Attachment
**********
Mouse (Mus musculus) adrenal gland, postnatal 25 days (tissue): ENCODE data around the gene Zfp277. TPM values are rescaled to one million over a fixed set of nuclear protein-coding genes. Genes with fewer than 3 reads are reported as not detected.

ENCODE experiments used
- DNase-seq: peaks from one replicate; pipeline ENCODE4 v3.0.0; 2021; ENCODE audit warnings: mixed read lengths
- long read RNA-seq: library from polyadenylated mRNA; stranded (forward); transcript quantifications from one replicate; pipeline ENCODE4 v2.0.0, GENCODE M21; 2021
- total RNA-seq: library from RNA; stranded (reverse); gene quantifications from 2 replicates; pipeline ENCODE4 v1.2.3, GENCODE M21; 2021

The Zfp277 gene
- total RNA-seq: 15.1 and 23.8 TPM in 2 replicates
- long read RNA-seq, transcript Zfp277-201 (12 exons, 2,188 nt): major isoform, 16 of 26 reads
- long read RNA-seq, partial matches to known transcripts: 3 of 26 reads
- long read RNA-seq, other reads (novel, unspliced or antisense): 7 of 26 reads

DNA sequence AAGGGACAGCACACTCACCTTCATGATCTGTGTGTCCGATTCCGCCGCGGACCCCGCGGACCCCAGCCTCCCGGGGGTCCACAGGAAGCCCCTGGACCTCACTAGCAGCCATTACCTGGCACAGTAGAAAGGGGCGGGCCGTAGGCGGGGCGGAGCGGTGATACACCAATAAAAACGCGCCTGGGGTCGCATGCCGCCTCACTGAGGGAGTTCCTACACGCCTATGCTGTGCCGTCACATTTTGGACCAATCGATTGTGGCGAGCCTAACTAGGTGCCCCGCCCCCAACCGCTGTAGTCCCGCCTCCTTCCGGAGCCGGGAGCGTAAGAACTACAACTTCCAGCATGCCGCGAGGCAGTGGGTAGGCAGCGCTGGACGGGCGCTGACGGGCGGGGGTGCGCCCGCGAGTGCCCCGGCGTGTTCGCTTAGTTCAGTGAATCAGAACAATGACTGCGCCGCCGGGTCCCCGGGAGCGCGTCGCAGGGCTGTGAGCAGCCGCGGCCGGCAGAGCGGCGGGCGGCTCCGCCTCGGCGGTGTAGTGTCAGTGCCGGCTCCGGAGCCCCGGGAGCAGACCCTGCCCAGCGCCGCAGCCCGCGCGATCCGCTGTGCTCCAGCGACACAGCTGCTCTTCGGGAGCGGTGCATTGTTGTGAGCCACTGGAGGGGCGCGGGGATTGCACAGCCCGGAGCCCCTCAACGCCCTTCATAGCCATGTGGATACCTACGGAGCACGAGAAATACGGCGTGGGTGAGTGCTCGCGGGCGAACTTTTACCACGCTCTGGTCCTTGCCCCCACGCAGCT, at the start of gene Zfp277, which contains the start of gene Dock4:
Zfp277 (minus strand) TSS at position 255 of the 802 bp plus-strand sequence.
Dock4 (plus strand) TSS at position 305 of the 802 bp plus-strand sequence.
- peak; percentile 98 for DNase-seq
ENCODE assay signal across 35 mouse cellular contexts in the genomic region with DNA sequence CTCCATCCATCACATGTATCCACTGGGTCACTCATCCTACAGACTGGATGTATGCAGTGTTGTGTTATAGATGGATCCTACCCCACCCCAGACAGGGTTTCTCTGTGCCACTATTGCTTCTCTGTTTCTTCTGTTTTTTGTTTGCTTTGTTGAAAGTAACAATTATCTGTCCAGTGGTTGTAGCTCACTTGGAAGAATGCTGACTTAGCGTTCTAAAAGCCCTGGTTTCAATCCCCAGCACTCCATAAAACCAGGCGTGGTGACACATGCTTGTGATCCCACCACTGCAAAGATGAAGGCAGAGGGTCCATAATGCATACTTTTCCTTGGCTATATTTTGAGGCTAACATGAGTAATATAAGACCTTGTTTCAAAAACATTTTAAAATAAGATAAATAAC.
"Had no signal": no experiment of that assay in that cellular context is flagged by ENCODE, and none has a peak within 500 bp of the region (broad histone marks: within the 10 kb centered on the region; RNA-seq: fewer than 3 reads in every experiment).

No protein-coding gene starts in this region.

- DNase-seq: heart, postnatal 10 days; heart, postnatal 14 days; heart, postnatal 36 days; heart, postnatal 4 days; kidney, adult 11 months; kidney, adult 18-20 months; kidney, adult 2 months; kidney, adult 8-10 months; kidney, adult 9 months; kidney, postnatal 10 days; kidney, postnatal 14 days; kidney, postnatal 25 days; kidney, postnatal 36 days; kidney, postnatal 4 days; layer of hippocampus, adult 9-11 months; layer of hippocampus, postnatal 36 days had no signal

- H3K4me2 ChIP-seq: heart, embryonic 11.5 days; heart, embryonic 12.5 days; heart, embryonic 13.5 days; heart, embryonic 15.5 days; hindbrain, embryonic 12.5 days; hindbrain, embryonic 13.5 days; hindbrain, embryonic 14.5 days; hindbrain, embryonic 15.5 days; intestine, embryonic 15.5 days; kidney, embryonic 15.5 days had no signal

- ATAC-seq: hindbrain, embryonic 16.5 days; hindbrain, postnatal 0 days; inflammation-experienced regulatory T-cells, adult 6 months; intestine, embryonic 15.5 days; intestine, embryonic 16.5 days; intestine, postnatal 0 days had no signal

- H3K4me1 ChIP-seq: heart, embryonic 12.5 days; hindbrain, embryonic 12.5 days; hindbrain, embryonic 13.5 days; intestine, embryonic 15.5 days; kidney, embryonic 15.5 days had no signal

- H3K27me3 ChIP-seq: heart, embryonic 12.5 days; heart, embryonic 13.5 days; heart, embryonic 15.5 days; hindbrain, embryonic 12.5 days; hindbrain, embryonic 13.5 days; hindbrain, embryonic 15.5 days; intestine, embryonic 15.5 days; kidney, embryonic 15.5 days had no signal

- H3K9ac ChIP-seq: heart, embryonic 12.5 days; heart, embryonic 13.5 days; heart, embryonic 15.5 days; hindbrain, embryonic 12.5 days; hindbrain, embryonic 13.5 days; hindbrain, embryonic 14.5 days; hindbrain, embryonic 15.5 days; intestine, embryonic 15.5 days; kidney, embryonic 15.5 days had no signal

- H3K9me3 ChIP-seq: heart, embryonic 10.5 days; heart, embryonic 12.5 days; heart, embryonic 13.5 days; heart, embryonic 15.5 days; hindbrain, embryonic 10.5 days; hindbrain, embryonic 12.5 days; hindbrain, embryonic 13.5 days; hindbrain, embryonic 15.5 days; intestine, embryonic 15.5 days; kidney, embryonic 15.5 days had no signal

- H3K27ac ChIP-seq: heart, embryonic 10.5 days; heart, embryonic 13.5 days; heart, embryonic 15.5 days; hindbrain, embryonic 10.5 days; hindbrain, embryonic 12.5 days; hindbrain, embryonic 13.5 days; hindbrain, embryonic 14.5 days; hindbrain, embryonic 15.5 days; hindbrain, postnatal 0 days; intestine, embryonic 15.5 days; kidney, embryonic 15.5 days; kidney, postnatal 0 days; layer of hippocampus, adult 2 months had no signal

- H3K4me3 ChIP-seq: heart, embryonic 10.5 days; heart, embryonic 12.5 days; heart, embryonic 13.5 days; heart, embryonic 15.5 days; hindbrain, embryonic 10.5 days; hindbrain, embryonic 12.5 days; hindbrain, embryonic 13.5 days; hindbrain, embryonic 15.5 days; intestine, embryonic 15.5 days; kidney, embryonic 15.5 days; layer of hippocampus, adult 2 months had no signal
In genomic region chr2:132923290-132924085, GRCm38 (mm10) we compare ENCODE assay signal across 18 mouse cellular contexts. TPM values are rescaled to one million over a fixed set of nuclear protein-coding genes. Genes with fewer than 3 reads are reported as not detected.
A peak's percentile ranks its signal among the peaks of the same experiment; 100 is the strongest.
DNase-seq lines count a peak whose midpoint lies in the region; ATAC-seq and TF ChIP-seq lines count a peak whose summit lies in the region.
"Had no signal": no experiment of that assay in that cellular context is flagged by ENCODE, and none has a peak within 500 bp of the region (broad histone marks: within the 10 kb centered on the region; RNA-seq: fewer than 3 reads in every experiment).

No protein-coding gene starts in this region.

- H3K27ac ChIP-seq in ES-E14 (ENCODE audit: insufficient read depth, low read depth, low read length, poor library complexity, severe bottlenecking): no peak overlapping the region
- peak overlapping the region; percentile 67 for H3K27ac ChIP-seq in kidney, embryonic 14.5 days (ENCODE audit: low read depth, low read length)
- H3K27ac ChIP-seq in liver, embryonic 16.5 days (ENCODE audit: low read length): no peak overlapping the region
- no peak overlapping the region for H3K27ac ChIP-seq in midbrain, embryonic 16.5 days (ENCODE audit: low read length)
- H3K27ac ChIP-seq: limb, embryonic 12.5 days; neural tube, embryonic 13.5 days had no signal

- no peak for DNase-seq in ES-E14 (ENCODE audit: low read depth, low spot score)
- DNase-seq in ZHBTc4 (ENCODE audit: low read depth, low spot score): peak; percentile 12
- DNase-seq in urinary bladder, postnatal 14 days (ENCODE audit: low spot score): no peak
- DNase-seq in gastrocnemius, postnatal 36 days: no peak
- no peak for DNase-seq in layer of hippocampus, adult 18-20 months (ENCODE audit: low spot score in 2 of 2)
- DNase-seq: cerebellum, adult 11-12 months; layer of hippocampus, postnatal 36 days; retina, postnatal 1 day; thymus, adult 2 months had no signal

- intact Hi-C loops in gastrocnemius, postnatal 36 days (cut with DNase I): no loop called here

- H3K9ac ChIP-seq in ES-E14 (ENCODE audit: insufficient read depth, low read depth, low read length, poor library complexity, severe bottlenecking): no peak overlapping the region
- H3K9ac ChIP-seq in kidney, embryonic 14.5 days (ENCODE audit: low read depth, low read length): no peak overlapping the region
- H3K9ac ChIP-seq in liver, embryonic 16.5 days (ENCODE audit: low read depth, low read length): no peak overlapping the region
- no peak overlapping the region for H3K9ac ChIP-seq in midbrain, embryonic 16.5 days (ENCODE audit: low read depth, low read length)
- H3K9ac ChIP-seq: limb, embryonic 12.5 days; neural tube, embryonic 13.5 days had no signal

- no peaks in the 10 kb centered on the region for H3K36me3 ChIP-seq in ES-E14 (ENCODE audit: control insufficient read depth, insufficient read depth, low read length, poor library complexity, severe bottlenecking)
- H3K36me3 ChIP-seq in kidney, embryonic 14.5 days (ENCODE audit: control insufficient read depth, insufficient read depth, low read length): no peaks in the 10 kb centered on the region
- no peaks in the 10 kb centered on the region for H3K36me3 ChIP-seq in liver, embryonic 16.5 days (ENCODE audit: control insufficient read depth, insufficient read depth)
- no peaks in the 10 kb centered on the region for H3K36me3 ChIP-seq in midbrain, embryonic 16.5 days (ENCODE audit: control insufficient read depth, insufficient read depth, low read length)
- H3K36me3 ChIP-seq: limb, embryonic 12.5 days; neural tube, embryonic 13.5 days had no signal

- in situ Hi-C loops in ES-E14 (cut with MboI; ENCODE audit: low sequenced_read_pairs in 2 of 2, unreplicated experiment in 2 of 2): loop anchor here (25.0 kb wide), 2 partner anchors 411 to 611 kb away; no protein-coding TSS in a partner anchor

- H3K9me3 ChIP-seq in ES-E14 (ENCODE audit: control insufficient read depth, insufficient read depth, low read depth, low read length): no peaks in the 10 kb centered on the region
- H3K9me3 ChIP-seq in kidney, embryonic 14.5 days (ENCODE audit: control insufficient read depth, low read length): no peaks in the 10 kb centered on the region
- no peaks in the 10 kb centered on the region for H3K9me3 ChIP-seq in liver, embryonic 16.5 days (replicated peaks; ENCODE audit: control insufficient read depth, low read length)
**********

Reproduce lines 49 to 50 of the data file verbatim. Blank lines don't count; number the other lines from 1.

- no peaks in the 10 kb centered on the region for H3K36me3 ChIP-seq in ES-E14 (ENCODE audit: control insufficient read depth, insufficient read depth, low read length, poor library complexity, severe bottlenecking)
- H3K36me3 ChIP-seq in kidney, embryonic 14.5 days (ENCODE audit: control insufficient read depth, insufficient read depth, low read length): no peaks in the 10 kb centered on the region